# Prove that $A \mapsto \chi_A$ defines bijection between $\beta(\gamma)$ and set of function ${(0,1)}^{\omega}$

I was given the following task

Let $$\Omega$$ - be some set (finire or infinite)
Assign to each subset A $$\subset\Omega$$ function $$\chi_A : \Omega \to {(0,1)}$$
Where $$\chi_A$$ is defined as $$\chi_A(x) = 1$$ if $$x \in A$$ and $$\chi_A(x) = 0$$ if $$x \notin A$$

I need to prove that

$$A \mapsto \chi_A$$ defines bijection between $$\cal P(\Omega)$$ (all the subsets of set $$\Omega$$) and the set of functions $${(0,1)}^{\omega}$$

In this problem, I do not understand the following :

1. What does it mean that some function defines a bijection between set A and set B.
2. What is the set of functions $${(0,1)}^{\omega}$$
• What is $\beta(\Omega)$? – J.-E. Pin Sep 16 at 6:19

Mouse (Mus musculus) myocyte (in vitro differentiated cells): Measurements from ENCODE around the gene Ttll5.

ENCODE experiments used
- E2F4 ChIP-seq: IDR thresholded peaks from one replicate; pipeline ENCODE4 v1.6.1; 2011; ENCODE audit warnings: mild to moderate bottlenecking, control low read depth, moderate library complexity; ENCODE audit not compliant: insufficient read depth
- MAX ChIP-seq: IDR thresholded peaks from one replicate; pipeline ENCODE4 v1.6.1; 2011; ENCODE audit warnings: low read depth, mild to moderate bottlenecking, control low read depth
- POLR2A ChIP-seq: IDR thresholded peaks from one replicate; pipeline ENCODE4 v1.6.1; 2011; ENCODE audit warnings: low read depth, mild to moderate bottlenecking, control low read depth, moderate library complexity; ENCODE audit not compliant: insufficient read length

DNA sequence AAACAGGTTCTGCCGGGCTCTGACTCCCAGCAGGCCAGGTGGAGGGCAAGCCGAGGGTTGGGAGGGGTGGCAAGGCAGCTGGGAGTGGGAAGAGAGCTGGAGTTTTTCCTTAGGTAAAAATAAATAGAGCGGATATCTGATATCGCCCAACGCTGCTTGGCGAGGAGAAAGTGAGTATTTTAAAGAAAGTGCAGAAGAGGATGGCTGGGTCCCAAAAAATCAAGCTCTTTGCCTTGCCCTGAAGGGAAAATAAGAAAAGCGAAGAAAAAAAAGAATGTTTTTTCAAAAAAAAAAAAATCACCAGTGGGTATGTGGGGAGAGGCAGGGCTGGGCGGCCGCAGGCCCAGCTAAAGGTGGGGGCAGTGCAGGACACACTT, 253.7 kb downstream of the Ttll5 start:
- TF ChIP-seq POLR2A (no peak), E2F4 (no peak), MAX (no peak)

• $\beta(\Omega)$ all the subsets of set $\Omega$ – Rustem Sadykov Sep 16 at 6:22
• The standard notation for the set of all subsets of $\Omega$ is ${\cal P}(\Omega)$. – J.-E. Pin Sep 16 at 6:25

Show that the function $$\chi:A \to \chi_A$$ defines a bijection from $${\cal P}(\Omega)$$ to $$\{0,1\}^\Omega$$.
The set $$\{0,1\}^\Omega$$ is the set of all functions from $$\Omega$$ to $$\{0,1\}$$. In particular, for each subset $$A$$ of $$\Omega$$, $$\chi_A$$ belongs to $$\{0,1\}^\Omega$$.